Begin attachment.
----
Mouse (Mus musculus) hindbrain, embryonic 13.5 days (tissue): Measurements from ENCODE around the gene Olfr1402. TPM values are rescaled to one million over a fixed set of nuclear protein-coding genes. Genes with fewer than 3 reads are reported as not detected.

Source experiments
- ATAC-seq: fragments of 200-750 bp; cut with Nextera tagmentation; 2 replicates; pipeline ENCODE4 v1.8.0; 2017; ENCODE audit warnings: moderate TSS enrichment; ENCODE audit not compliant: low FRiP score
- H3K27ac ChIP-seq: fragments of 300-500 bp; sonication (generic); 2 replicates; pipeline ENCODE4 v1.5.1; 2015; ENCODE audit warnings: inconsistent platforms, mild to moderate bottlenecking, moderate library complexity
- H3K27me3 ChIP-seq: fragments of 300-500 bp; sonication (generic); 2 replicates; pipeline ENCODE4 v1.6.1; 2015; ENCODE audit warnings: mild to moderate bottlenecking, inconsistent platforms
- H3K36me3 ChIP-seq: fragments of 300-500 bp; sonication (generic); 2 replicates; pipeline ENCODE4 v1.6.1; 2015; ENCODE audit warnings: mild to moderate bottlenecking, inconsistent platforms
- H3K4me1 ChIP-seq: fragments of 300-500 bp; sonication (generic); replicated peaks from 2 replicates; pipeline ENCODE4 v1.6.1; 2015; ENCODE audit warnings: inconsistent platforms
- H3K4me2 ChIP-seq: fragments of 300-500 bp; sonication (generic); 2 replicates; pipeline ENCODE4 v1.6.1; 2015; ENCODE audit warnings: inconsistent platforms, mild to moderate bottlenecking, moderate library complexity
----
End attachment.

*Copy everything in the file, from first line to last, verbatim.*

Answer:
Mouse (Mus musculus) hindbrain, embryonic 13.5 days (tissue): Measurements from ENCODE around the gene Olfr1402. TPM values are rescaled to one million over a fixed set of nuclear protein-coding genes. Genes with fewer than 3 reads are reported as not detected.

Source experiments
- ATAC-seq: fragments of 200-750 bp; cut with Nextera tagmentation; 2 replicates; pipeline ENCODE4 v1.8.0; 2017; ENCODE audit warnings: moderate TSS enrichment; ENCODE audit not compliant: low FRiP score
- H3K27ac ChIP-seq: fragments of 300-500 bp; sonication (generic); 2 replicates; pipeline ENCODE4 v1.5.1; 2015; ENCODE audit warnings: inconsistent platforms, mild to moderate bottlenecking, moderate library complexity
- H3K27me3 ChIP-seq: fragments of 300-500 bp; sonication (generic); 2 replicates; pipeline ENCODE4 v1.6.1; 2015; ENCODE audit warnings: mild to moderate bottlenecking, inconsistent platforms
- H3K36me3 ChIP-seq: fragments of 300-500 bp; sonication (generic); 2 replicates; pipeline ENCODE4 v1.6.1; 2015; ENCODE audit warnings: mild to moderate bottlenecking, inconsistent platforms
- H3K4me1 ChIP-seq: fragments of 300-500 bp; sonication (generic); replicated peaks from 2 replicates; pipeline ENCODE4 v1.6.1; 2015; ENCODE audit warnings: inconsistent platforms
- H3K4me2 ChIP-seq: fragments of 300-500 bp; sonication (generic); 2 replicates; pipeline ENCODE4 v1.6.1; 2015; ENCODE audit warnings: inconsistent platforms, mild to moderate bottlenecking, moderate library complexity